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Notah Begay emotionally describes the coronavirus plight of the Navajo Nation

April 10, 2020
Notah Begay

The call started out about golf. It turned into something bigger.

On a Golf Channel conference call on Thursday to discuss weekend programming, Notah Begay described how members of his Navajo Nation community were being “decimated” by the coronavirus. The Navajo Nation, which stretches 27,000 square miles across Arizona, New Mexico and Utah, had seen 22 deaths and 558 positive cases as of Thursday among its population of more than 150,000, according to the Navajo Department of Health. In comparison, the entire state of New Mexico, which has a population 13 times larger, has had 17 deaths and 989 positive cases as of Friday, according to the New York Times.

“It’s kind of with a heavy heart that I deal with that and try and push through, and you know, it’s been difficult but — I don’t know why I’m getting emotional,” said Begay, an analyst for Golf Channel who is half Navajo and 100 percent Native American. “I haven’t gotten emotional through this whole thing till now. I guess it’s just there’s a historical context here that’s just tough for me to deal with. … What we have been working on is just getting supplies and food, as much resource.”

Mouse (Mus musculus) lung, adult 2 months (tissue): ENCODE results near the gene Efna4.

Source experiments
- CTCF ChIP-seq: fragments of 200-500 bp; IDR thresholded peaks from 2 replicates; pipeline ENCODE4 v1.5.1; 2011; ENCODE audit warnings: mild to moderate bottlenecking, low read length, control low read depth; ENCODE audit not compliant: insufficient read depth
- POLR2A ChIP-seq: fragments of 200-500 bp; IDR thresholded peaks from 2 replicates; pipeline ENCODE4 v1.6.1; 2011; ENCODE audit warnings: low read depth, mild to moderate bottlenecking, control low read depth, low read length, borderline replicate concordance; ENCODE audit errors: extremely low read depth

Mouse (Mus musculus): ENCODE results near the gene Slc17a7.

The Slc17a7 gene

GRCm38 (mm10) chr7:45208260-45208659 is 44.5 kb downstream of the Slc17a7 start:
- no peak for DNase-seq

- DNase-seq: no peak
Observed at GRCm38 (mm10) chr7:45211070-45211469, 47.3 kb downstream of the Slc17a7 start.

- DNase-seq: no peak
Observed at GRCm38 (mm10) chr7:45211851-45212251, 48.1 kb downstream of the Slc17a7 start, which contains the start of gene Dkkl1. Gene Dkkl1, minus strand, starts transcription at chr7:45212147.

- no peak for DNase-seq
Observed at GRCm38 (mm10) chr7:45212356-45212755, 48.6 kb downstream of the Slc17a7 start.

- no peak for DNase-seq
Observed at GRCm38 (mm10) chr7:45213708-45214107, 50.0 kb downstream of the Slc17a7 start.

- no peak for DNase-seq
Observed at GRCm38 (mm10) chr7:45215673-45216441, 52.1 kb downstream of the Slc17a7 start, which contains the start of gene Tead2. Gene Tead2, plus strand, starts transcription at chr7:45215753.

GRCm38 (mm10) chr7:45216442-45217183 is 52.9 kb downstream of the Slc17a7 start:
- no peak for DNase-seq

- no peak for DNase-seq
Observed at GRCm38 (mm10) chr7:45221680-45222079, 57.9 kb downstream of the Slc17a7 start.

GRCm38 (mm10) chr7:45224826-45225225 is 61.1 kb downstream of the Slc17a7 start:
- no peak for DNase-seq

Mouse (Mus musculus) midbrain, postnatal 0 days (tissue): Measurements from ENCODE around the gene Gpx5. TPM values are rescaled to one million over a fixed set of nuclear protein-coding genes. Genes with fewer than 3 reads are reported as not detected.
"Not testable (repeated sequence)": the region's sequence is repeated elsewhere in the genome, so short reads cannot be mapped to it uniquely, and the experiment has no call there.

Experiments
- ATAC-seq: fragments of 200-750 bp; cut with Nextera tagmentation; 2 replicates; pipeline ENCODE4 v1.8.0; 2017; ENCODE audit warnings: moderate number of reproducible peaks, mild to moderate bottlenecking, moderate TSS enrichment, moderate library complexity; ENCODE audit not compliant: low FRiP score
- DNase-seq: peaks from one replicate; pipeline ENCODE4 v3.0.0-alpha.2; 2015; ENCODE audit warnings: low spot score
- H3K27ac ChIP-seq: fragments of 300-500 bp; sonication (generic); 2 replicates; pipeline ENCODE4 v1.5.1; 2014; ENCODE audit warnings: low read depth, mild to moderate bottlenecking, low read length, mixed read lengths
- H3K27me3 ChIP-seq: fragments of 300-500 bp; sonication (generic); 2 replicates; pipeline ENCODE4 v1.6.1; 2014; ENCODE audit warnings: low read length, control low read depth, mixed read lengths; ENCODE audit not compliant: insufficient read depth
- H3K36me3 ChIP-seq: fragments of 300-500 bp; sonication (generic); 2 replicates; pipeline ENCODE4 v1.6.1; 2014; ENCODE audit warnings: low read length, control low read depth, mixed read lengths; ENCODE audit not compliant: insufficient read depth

At that point, Begay began to tear up.

“Sorry, guys, I apologize,” he continued. “I really do.”

The New York Times reported that several factors have led to the quick spread of the virus. Among them are a high prevalence of diseases like diabetes, a lack of running water and several generations of families living in one house.

“It’s a scary thing for me,” Begay said. “It’s scary. It’s been a scary process. I’m going to lose some family members, I’m quite certain of it, and I just don’t know who it’s going to be.”

With the PGA Tour on hiatus until at least the middle of May, Begay said “it’s boots on the ground for me” in doing work with his foundation, the NB3 Foundation. Through it, he said he has been directing food, water and resources to families in the rural areas of the Navajo Nation. Begay hoped to get more support.

“There are people out there that have zero internet access,” Begay said. “They don’t have mobile phone reception, that a lot of times aren’t — don’t know what’s going on, and so it’s just a matter of using the network and trying to connect, and you know, hopeful that we’ll be able to get through all this and hopeful that we’ll be able to get back into a regular golf schedule at some point.”

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